So by what twists of perverted logic do the BBC and Dr Alperovitz condemn the victims of Japanese militarism – the American democrats – for defeating the aggressors who started the Far East war and who could have stopped it at any time by surrendering?

Simply, by relying on bald assertions that, if the Americans had conceded in advance that the Emperor could remain on the throne, the Japanese would have accepted the Potsdam Ultimatum after all, and that, if the atom bombs had not been used, the enemy would have been "in no position to carry on fighting anyway" and a bloody US invasion of Japan itself would not have been needed.

This is counter-factual history at its most speculative, unprovable and improbable. As Professor Sir Michael Howard has observed,

"The military leaders, who were still firmly in charge of Japan, had not even begun to contemplate surrender in the summer of 1945 ... Only when the second bomb fell on Nagasaki did the Emperor summon up courage to overrule them; even then, a fanatical group of young officers attempted to sabotage his announcement to the people".

The BBC have no excuse for misleading the viewers of Britain, Japan, Russia and America in this way. Last year saw the publication of Stalin and the Bomb, a masterly and comprehensive study by Professor David Holloway of Stanford University. Despite his familiarity with the Alperovitz arguments, he concluded:

"The fact that there was extensive discussion within the [US] administration about the impact of the bomb on relations with the Soviet Union should not obscure the fact that the primary motive for using the bomb against Japan was to bring the war to a speedy end."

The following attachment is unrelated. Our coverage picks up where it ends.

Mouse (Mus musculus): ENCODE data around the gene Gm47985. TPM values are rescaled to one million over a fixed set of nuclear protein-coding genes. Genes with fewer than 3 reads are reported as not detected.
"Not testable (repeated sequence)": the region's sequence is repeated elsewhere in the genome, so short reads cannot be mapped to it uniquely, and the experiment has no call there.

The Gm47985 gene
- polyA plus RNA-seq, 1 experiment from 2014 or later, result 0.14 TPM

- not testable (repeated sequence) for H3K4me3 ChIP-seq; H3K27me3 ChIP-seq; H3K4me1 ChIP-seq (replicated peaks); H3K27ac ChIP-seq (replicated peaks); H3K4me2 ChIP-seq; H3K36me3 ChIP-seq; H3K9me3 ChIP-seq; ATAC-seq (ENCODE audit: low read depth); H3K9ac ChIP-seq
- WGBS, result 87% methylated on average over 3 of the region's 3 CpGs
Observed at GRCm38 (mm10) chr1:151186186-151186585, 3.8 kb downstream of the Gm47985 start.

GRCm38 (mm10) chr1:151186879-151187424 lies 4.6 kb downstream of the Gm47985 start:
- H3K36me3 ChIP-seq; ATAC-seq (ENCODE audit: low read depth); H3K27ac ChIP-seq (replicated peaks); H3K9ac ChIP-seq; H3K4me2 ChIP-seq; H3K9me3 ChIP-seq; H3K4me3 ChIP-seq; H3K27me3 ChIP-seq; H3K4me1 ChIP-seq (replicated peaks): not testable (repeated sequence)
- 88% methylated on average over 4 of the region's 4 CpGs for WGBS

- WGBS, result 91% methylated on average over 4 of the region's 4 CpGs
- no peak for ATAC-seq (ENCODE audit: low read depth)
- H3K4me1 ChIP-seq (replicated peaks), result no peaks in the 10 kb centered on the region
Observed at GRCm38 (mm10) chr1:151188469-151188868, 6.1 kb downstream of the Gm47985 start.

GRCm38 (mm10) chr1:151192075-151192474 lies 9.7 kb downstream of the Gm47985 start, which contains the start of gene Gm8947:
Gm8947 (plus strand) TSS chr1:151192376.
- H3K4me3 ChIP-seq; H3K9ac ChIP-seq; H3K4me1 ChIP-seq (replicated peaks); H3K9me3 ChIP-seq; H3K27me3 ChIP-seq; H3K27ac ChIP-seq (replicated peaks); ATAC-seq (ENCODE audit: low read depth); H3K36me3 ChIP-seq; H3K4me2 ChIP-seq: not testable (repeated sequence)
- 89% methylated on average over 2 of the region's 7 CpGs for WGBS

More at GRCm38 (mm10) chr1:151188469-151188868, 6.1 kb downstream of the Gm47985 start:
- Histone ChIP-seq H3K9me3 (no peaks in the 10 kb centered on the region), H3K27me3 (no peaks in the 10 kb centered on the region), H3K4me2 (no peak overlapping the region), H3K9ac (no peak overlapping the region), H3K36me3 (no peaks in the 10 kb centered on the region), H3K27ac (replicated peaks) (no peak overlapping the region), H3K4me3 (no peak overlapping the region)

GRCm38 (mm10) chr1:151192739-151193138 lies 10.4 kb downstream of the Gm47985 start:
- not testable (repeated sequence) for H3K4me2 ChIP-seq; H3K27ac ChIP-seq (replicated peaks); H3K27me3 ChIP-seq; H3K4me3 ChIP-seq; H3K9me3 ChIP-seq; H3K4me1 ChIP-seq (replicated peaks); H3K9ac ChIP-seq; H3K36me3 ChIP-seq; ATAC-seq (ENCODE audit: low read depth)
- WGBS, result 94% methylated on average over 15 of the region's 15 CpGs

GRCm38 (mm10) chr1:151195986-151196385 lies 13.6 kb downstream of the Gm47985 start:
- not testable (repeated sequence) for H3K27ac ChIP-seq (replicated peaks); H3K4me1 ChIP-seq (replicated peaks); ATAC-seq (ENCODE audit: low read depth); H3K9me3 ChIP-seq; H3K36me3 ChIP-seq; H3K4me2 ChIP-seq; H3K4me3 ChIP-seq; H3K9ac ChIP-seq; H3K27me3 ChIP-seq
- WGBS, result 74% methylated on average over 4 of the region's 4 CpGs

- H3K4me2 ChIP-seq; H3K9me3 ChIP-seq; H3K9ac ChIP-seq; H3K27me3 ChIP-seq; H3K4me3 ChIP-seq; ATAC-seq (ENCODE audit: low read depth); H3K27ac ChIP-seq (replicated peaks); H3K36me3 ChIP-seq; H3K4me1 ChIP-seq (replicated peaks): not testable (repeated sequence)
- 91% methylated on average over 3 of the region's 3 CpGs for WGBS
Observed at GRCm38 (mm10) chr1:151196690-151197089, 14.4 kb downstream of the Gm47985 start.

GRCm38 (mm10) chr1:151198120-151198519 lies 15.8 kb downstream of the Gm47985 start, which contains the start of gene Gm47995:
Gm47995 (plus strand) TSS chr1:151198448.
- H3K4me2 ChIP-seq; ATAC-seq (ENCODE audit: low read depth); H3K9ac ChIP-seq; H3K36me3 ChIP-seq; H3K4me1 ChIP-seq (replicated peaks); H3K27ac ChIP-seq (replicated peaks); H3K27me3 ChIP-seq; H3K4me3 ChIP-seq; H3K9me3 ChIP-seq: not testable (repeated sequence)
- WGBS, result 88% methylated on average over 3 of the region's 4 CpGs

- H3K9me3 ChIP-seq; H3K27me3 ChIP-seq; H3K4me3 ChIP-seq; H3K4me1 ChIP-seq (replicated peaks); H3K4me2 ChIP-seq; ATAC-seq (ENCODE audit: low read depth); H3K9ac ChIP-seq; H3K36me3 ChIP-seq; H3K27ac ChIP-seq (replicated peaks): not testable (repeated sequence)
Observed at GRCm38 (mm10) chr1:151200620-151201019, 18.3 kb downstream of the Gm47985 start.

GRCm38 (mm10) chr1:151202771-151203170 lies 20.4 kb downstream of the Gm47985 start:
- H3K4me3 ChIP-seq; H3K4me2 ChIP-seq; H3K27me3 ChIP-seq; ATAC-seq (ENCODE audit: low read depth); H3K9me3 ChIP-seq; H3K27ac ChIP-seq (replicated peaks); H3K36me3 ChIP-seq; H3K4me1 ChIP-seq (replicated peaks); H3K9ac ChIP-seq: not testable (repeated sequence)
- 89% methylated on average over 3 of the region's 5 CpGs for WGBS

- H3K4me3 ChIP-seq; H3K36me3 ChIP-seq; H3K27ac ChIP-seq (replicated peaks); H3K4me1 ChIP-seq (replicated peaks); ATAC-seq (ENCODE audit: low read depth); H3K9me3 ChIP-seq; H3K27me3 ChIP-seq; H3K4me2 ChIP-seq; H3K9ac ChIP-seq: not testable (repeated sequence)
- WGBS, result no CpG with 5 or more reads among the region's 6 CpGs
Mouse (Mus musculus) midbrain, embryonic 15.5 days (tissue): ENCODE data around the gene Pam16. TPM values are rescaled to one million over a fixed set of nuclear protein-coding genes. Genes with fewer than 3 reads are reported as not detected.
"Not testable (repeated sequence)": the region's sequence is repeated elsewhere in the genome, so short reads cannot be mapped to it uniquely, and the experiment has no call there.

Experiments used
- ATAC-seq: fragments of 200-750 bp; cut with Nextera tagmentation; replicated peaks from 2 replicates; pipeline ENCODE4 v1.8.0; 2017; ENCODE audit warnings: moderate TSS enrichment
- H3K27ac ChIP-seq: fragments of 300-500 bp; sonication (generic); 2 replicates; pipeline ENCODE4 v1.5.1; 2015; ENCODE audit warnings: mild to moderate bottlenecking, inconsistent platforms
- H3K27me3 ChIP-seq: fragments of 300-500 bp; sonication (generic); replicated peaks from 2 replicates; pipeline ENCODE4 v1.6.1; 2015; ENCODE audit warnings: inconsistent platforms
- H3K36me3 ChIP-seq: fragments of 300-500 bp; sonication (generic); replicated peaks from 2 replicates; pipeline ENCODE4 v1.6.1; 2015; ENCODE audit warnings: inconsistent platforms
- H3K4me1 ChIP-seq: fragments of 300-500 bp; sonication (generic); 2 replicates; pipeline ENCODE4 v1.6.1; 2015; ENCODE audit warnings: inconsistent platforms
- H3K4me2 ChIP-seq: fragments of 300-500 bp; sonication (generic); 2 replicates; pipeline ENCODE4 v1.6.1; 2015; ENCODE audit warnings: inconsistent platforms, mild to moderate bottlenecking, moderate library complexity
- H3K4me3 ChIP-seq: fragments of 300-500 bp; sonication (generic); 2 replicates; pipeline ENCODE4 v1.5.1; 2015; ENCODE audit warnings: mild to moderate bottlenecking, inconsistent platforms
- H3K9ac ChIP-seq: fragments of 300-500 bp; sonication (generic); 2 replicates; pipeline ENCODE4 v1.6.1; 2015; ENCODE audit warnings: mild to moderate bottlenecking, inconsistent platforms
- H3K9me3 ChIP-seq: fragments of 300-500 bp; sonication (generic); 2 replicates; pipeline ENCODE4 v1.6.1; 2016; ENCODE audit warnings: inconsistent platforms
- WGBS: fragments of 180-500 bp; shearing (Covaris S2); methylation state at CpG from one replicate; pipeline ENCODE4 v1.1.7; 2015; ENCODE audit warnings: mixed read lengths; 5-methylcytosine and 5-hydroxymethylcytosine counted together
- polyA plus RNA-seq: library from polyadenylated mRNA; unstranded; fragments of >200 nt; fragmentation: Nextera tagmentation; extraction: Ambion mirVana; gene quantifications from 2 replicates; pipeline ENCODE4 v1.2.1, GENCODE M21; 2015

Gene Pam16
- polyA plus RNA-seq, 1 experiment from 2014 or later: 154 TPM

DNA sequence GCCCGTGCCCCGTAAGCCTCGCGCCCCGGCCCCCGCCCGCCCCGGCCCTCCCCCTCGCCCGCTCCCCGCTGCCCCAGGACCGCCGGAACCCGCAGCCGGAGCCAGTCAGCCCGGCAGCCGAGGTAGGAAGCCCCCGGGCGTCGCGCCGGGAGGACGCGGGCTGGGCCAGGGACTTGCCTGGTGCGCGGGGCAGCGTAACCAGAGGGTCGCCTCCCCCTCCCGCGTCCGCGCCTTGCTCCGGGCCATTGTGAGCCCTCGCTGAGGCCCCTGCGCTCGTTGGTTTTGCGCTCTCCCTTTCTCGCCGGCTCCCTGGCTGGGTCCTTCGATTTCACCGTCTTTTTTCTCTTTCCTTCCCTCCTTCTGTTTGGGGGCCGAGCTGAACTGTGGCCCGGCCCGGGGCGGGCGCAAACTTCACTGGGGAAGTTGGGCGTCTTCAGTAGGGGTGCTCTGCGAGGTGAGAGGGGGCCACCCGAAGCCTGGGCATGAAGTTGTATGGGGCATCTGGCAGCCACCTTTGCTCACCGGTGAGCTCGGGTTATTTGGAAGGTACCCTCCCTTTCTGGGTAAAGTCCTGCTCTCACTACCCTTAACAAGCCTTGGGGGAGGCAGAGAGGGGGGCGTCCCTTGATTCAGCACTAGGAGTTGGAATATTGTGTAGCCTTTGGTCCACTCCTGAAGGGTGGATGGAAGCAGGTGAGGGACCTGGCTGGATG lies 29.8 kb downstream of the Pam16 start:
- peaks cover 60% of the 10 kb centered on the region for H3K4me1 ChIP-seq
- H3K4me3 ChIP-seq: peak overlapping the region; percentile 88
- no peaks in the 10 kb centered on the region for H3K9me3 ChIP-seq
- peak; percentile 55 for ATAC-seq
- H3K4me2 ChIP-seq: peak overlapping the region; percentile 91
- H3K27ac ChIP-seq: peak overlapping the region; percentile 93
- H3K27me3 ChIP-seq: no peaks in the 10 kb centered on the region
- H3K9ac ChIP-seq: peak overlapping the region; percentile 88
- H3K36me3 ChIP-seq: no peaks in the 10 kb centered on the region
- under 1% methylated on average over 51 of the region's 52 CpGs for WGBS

Jeremy Bennett and Laurence Rees have worked together before. In 1992, they produced an intriguing BBC television series about propaganda and manipulation entitled "We Have Ways of Making You Think". Rees's book accompanying the series stated that

"the more the work of contemporary 'communicators' is examined, the more, in most respects, Goebbels has been there before them. Goebbels was undeniably a nasty piece of work, but he was a genius in his chosen field and one should be prepared to learn from nasty people as well as nice ones."

In their treatment of the decision to bomb Hiroshima, Messrs Bennett and Rees amply demonstrate that they have taken this lesson to heart.

[For subsequent developments, including how – in an attempt to deflect criticism – the programme was secretly toned down before being broadcast, click here.]

* * *

POSTSCRIPT

In 2008, BBC Books published World War Two: Behind Closed Doors – Stalin, the Nazis and the West. This is what it said about the Alperovitz thesis on the bombing of Hiroshima (pp.376–7):

"though there was an attempt more than ten years [ref.60] ago to portray Truman's decision to use the nuclear bomb against the Japanese as influenced to a large extent by a desire to demonstrate to Stalin the 'powerful new weapon' at the disposal of the Americans, other scholarship [ref.61] has demonstrated this was not the case. The reason the bomb was dropped was – as common sense suggested all along – primarily because the Americans wanted to end the war as quickly as possible and, crucially, prevent the need to invade the Japanese home islands." [Emphasis added]

On p.426, reference 60 was to "Gar Alperovitz, The Decision to Use the Nuclear Bomb, Vintage Books, 1996", and reference 61 stated: "See, for example, Robert H. Ferrell (ed.), Harry S. Truman and the Bomb: a Documentary History, Worland, 1996; and in particular David Holloway, Stalin and the Bomb, Yale University Press, 1996".

The author of this BBC book was none other than Laurence Rees himself – who, regrettably, made no mention of his own, and the BBC's, role in promoting the Alperovitz thesis in the mid-1990s and gave no explanation of their refusal to accept the judgement of Professor Holloway and other serious historians at the time.